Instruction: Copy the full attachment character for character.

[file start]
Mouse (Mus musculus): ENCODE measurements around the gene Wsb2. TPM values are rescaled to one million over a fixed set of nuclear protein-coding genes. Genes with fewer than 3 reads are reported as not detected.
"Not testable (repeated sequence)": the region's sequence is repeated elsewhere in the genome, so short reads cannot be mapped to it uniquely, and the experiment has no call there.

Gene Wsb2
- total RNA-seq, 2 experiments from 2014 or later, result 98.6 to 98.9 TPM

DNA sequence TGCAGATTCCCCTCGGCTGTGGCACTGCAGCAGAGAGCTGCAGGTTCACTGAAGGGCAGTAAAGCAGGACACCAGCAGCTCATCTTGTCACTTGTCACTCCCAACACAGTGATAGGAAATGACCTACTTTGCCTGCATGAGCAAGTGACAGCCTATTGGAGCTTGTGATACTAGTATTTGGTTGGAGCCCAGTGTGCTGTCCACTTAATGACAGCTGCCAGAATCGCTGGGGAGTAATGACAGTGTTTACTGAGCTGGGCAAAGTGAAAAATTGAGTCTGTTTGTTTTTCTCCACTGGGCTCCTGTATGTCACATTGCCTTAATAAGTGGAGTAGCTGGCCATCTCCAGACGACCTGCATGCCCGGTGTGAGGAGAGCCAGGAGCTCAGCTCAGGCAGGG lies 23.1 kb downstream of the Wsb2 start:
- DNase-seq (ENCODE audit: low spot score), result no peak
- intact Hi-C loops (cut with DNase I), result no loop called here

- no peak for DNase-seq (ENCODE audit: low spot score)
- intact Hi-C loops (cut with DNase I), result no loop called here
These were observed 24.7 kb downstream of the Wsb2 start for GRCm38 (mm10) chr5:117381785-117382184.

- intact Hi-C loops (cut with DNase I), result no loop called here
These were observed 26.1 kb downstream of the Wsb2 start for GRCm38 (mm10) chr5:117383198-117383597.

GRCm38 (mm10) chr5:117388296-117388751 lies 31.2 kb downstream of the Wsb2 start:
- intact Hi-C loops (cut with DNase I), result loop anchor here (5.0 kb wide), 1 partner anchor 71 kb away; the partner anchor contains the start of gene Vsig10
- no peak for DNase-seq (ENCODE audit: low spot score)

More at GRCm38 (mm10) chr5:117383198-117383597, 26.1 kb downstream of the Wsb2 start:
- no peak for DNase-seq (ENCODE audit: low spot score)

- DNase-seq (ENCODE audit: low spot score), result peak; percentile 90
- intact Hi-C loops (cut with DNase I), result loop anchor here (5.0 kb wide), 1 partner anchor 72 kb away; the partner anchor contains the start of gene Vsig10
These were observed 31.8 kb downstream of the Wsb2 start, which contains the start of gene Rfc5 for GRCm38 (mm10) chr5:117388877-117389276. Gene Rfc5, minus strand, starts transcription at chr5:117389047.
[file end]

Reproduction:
Mouse (Mus musculus): ENCODE measurements around the gene Wsb2. TPM values are rescaled to one million over a fixed set of nuclear protein-coding genes. Genes with fewer than 3 reads are reported as not detected.
"Not testable (repeated sequence)": the region's sequence is repeated elsewhere in the genome, so short reads cannot be mapped to it uniquely, and the experiment has no call there.

Gene Wsb2
- total RNA-seq, 2 experiments from 2014 or later, result 98.6 to 98.9 TPM

DNA sequence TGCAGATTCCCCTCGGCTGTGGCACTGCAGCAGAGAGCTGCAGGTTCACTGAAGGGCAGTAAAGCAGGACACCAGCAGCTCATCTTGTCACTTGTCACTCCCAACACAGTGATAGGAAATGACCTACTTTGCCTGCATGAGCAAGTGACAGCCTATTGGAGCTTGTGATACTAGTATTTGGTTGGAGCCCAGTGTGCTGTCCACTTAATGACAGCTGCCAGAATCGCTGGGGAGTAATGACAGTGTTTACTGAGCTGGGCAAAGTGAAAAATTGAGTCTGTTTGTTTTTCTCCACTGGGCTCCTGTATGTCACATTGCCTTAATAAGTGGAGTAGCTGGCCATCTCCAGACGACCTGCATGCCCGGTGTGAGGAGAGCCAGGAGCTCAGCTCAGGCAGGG lies 23.1 kb downstream of the Wsb2 start:
- DNase-seq (ENCODE audit: low spot score), result no peak
- intact Hi-C loops (cut with DNase I), result no loop called here

- no peak for DNase-seq (ENCODE audit: low spot score)
- intact Hi-C loops (cut with DNase I), result no loop called here
These were observed 24.7 kb downstream of the Wsb2 start for GRCm38 (mm10) chr5:117381785-117382184.

- intact Hi-C loops (cut with DNase I), result no loop called here
These were observed 26.1 kb downstream of the Wsb2 start for GRCm38 (mm10) chr5:117383198-117383597.

GRCm38 (mm10) chr5:117388296-117388751 lies 31.2 kb downstream of the Wsb2 start:
- intact Hi-C loops (cut with DNase I), result loop anchor here (5.0 kb wide), 1 partner anchor 71 kb away; the partner anchor contains the start of gene Vsig10
- no peak for DNase-seq (ENCODE audit: low spot score)

More at GRCm38 (mm10) chr5:117383198-117383597, 26.1 kb downstream of the Wsb2 start:
- no peak for DNase-seq (ENCODE audit: low spot score)

- DNase-seq (ENCODE audit: low spot score), result peak; percentile 90
- intact Hi-C loops (cut with DNase I), result loop anchor here (5.0 kb wide), 1 partner anchor 72 kb away; the partner anchor contains the start of gene Vsig10
These were observed 31.8 kb downstream of the Wsb2 start, which contains the start of gene Rfc5 for GRCm38 (mm10) chr5:117388877-117389276. Gene Rfc5, minus strand, starts transcription at chr5:117389047.